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Hypnosis in Artificial Minds


This document on hypnosis exists in conjunction with a group of webpages
clustered around an on-line project to create a robot artificial intelligence
in accordance with a theory of mind described at on-line.
The conjectures on hypnosis presented below are add-on speculation and
are not contained in any of the five theory documents linked to above.

Theoretical basis for hypnosis in AI

Hypnosis fits into the PD AI theory of mind in the following speculative way.
In a dream , a mind is ensconced within an isolated brain and has
shut down the input sensorium of strong sensations from the external world.
A dream is an associative vortex of memories being reactivated during sleep
and coagulating briefly into a novel experience which is itself recorded
as an episode in the stream of consciousness -- whether or not the waking mind
still has access to the memory of the dream after the sleeping mind awakens.

Since the dreaming mind is dealing with its own ideas and not with the external
sensations which are not always credible and trustworthy, the dreamer
automatically believes the dream and treats the events in the dream as real --
unless the dreamer is an adept at lucid dreaming and has developed
the power of knowing that a dream is in progress, without waking up.
Normally, however, we accept everything told to us in a dream because we are
the one telling it to us. To our dreaming selves, we are the ultimate authority.

In hypnosis, however, we manage to fall asleep (or into a trance) without
shutting down the pathway of the input sensorium of strong external sensations.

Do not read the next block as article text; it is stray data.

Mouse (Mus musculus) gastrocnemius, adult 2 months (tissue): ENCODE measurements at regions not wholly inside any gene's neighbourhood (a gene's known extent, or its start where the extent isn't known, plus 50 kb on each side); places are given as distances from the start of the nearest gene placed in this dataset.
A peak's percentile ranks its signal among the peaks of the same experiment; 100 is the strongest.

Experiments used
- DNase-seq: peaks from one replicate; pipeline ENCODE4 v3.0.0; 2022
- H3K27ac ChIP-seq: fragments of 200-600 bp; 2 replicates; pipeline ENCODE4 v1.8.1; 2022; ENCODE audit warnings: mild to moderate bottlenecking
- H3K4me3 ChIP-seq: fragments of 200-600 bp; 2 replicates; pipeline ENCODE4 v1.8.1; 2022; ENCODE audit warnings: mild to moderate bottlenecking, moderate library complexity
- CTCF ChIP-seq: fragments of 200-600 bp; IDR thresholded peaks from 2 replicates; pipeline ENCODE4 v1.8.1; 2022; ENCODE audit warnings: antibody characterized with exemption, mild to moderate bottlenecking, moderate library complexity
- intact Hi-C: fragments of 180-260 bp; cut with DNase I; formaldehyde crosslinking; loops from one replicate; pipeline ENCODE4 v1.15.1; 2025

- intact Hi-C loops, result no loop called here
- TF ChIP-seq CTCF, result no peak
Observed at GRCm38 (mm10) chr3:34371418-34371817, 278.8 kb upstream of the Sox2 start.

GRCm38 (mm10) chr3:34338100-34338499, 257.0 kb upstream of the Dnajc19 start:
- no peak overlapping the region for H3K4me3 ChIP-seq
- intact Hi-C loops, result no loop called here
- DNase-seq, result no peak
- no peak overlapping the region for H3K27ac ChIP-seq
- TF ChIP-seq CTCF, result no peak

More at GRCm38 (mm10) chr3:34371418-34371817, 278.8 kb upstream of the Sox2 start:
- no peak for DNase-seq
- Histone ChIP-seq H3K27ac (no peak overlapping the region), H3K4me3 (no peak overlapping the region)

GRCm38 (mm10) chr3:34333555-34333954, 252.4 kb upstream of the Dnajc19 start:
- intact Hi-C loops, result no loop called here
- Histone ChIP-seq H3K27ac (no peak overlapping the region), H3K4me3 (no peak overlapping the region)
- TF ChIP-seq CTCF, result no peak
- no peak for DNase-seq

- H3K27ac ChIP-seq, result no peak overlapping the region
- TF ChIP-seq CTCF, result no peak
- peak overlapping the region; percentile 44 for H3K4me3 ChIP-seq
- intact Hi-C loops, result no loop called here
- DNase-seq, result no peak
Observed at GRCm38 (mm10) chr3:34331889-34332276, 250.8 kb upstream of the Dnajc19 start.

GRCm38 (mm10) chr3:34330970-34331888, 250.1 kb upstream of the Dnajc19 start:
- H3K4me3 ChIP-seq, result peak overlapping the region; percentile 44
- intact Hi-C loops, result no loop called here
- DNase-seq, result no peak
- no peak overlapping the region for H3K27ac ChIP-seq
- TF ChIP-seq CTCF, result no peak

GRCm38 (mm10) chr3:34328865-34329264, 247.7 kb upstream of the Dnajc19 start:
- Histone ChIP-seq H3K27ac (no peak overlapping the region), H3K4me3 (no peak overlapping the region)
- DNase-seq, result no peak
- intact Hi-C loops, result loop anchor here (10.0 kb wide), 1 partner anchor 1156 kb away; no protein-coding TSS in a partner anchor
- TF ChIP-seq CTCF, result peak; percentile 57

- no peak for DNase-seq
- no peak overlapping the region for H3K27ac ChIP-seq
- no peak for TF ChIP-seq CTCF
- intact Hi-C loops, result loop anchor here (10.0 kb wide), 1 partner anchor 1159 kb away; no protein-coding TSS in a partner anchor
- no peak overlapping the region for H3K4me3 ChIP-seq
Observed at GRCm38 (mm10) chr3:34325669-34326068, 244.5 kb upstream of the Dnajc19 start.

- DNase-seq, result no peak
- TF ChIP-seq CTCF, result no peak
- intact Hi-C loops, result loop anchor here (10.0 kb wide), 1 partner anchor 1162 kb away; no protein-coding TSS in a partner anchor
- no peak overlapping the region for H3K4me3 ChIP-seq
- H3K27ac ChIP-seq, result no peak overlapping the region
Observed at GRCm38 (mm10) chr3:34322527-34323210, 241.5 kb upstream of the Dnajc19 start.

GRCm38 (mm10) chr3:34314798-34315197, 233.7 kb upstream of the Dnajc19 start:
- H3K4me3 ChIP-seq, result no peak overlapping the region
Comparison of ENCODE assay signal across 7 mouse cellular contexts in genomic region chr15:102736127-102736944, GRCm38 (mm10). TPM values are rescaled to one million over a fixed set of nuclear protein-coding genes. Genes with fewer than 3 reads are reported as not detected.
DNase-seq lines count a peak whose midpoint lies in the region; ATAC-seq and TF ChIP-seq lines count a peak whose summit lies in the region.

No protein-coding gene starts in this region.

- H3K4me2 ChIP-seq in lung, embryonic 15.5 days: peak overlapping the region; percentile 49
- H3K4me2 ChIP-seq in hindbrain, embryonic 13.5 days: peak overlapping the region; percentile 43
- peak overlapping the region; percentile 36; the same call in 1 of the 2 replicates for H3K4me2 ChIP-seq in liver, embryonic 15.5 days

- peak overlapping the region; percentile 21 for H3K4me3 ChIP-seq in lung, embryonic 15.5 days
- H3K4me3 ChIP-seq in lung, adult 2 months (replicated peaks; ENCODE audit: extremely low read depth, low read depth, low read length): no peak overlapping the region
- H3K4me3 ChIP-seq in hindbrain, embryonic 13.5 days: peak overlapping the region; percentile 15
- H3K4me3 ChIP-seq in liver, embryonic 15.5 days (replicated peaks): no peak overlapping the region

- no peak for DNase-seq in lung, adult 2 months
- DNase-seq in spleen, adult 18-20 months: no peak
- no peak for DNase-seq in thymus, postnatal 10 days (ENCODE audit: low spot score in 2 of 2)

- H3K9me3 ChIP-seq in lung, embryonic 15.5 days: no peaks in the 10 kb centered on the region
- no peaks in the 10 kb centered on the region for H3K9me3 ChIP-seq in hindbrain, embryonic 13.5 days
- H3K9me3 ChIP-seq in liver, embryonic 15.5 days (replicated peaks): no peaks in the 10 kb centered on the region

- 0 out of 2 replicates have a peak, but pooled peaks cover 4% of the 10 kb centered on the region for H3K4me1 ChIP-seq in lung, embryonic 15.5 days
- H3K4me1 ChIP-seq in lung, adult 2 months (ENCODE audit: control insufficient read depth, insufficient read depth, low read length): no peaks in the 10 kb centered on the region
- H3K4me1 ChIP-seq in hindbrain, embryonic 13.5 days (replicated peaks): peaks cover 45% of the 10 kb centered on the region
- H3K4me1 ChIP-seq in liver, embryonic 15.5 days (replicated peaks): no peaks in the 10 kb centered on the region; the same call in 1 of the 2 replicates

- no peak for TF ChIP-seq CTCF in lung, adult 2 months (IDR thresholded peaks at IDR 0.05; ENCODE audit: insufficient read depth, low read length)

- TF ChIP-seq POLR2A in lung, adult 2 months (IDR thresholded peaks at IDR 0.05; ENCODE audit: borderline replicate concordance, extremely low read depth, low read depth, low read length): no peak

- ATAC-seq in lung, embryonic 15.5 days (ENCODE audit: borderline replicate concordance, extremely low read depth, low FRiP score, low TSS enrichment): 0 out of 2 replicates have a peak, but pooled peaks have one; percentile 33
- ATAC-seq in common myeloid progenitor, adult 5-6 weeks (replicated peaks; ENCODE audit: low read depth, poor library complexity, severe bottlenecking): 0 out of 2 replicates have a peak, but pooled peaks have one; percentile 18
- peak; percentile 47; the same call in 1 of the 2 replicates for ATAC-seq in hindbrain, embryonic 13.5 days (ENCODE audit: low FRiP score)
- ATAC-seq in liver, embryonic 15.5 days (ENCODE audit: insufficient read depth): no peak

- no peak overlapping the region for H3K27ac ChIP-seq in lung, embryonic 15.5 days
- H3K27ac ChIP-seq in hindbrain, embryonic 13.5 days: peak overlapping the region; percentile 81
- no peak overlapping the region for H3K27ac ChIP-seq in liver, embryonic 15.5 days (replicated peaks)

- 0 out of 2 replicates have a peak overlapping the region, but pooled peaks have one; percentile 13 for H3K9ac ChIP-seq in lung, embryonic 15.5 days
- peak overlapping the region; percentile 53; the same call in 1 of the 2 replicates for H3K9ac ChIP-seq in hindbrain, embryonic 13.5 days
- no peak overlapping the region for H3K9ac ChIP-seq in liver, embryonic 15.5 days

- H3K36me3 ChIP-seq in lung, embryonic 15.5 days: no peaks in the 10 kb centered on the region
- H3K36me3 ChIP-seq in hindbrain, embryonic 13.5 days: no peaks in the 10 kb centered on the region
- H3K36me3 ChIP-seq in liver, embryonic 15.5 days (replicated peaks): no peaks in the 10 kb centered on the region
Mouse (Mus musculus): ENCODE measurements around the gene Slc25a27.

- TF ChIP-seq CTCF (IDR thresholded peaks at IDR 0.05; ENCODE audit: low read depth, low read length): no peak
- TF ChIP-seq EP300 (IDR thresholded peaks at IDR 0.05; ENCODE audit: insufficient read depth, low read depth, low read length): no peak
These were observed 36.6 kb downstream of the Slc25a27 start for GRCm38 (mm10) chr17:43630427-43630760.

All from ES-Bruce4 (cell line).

We are experiencing a dream-like trance and we give up our sense of discretion
and trust to what we take to be our own sacred and trustworthy consciousness
but what is on the contrary another mind alien to our own: the mesmerizing hypnotist.
If the hypnotist tells us that an umbrella or loaf of bread is a kitten,
we conjure up from memory all the attributes of a kitten and we perceive the kitten
because a seemingly trustworthy and ultimate authority has told us to.
Since the dream-like trance is normally made up of memories being re-activated
anyway, we let the verbal suggestions of the hypnotist override the sensations
from an external world that we normally exclude from our dreams during sleep.
Our dreams and trances are not centered around external events but around
the associative vortex which is assembling old memories into a novel experience.
The hypnotist has snuck in, so to speak, to our own center of control
of our semi-conscious processes and has begun to give orders as if we ourselves gave them.
Perhaps in the trance posing as a dream we think that we are deciding to
quit smoking after years of inhaling cigarette smoke, or perhaps we have
decided to remember some obscure detail of forensic information needed in a courtroom.
For whatever reason, the hypnotist has achieved the proverbial Vulcan mindmeld
with our non-waking consciousness and has become the proverbial homunculus.
Logic dictates that we are in a dream where we normally believe everything that
occurs and that therefore we will believe whatever is suggested to us
by the hypnotist.

Web resources on hypnosis

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Last updated: 8 November 2001
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